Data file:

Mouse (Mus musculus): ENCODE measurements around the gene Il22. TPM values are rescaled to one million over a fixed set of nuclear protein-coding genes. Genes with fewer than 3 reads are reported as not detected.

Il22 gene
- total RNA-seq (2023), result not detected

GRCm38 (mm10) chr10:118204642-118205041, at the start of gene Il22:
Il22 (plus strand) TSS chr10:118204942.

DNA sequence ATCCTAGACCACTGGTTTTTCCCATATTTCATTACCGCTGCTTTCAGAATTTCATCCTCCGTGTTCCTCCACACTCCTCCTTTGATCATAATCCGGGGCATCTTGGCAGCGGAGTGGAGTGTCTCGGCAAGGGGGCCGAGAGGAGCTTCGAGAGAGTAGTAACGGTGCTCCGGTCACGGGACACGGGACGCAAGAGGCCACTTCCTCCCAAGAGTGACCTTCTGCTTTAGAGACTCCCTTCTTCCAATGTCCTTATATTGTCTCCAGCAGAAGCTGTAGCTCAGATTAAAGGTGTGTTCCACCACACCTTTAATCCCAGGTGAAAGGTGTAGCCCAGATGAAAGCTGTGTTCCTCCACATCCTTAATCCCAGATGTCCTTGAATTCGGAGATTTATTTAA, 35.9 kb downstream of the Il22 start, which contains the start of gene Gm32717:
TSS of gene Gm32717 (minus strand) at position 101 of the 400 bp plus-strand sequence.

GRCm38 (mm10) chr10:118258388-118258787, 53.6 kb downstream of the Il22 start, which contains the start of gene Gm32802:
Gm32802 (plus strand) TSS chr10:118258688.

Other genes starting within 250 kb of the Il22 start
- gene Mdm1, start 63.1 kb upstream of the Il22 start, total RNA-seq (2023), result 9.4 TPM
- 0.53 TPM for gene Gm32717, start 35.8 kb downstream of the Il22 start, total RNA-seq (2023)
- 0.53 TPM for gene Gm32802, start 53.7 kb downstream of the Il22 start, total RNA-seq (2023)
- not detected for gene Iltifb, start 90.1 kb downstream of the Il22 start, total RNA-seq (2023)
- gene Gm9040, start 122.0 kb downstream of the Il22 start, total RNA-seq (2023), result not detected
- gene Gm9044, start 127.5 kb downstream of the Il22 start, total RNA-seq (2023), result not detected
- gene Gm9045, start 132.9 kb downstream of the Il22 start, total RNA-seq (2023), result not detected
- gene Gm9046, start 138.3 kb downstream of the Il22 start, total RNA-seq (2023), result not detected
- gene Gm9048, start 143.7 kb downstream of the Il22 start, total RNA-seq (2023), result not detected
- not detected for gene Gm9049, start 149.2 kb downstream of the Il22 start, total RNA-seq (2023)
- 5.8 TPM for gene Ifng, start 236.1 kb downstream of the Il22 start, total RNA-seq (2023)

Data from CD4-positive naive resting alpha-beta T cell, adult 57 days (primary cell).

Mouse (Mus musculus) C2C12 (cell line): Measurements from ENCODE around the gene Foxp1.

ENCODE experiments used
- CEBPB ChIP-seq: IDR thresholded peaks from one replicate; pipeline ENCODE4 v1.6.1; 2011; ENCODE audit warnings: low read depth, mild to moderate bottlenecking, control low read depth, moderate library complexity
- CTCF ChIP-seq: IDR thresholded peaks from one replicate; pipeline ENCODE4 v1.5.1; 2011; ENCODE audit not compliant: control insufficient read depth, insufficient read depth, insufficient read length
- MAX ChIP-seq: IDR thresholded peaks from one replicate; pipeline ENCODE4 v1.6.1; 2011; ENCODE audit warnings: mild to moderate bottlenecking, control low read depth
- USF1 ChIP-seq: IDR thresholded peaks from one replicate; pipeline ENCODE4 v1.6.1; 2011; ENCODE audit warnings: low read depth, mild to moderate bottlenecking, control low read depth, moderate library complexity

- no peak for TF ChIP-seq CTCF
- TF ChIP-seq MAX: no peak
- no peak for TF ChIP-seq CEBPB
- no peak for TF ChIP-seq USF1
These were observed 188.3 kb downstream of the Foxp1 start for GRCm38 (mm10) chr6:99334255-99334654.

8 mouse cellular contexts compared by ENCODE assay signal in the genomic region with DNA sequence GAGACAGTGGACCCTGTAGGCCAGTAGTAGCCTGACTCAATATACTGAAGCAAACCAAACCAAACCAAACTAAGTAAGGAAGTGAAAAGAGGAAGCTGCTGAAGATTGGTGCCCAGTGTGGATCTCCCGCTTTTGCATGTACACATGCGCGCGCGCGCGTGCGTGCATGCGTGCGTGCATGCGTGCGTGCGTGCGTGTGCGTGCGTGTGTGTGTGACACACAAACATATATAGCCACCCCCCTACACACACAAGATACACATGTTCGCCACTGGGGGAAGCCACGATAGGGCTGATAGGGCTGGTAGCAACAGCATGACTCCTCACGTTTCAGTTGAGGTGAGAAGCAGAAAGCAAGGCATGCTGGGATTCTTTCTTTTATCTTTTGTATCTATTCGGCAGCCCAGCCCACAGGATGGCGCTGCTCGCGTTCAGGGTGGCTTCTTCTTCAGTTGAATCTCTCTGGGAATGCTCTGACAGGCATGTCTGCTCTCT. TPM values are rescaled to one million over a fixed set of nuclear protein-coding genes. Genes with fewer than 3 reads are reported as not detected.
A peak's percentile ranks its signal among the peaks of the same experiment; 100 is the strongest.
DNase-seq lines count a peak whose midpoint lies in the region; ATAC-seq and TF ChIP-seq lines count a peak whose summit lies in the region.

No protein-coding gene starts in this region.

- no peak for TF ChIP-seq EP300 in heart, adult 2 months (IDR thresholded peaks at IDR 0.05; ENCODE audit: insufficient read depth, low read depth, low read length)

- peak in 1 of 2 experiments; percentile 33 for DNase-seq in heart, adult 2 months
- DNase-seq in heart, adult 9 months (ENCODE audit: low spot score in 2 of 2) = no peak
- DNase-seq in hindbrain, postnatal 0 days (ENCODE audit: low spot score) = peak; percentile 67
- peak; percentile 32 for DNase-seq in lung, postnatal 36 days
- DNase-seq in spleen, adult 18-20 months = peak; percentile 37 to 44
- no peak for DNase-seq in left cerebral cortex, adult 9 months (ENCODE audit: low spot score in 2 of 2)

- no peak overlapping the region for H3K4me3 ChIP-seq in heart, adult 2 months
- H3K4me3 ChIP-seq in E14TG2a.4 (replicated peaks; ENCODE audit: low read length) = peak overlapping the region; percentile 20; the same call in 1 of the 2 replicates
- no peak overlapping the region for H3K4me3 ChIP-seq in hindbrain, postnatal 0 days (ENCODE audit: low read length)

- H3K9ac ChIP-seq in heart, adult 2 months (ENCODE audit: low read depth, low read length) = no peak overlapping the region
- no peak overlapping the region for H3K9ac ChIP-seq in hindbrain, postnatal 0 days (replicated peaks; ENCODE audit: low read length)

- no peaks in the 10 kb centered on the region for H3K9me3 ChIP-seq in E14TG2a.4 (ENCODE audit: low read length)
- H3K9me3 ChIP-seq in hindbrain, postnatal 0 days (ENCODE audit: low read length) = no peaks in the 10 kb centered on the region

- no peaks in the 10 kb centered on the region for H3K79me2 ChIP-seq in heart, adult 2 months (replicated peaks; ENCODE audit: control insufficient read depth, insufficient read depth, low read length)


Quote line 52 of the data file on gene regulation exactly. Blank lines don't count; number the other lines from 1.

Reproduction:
- no peaks in the 10 kb centered on the region for H3K79me2 ChIP-seq in heart, adult 2 months (replicated peaks; ENCODE audit: control insufficient read depth, insufficient read depth, low read length)